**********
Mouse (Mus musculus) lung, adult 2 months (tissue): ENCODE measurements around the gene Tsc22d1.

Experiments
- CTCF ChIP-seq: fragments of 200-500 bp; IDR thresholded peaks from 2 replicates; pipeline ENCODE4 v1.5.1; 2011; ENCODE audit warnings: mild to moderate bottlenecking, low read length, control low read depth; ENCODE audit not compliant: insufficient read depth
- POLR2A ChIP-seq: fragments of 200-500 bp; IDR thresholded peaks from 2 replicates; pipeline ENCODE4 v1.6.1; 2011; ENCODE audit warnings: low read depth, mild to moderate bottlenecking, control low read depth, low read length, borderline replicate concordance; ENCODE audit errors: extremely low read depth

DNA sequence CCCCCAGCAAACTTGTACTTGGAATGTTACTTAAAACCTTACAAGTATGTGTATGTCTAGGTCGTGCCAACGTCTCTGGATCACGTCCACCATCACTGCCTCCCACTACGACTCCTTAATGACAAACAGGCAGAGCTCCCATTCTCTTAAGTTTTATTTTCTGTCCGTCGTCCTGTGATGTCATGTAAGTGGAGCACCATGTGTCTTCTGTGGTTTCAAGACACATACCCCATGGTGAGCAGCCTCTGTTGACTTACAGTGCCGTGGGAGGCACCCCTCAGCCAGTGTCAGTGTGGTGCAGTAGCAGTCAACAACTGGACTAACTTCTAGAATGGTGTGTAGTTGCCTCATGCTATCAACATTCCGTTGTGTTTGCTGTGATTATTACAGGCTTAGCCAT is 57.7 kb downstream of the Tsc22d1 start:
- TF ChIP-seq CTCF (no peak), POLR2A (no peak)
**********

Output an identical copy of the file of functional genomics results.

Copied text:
Mouse (Mus musculus) lung, adult 2 months (tissue): ENCODE measurements around the gene Tsc22d1.

Experiments
- CTCF ChIP-seq: fragments of 200-500 bp; IDR thresholded peaks from 2 replicates; pipeline ENCODE4 v1.5.1; 2011; ENCODE audit warnings: mild to moderate bottlenecking, low read length, control low read depth; ENCODE audit not compliant: insufficient read depth
- POLR2A ChIP-seq: fragments of 200-500 bp; IDR thresholded peaks from 2 replicates; pipeline ENCODE4 v1.6.1; 2011; ENCODE audit warnings: low read depth, mild to moderate bottlenecking, control low read depth, low read length, borderline replicate concordance; ENCODE audit errors: extremely low read depth

DNA sequence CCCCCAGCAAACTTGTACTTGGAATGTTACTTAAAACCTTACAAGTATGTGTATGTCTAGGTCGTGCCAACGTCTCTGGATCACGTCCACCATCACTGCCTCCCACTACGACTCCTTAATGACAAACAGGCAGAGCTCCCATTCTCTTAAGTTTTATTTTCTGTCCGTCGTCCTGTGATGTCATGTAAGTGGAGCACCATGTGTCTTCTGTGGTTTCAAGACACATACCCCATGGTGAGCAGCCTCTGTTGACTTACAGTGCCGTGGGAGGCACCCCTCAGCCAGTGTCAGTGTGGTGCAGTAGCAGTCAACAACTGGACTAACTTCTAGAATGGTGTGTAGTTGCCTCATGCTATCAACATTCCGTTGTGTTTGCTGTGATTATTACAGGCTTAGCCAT is 57.7 kb downstream of the Tsc22d1 start:
- TF ChIP-seq CTCF (no peak), POLR2A (no peak)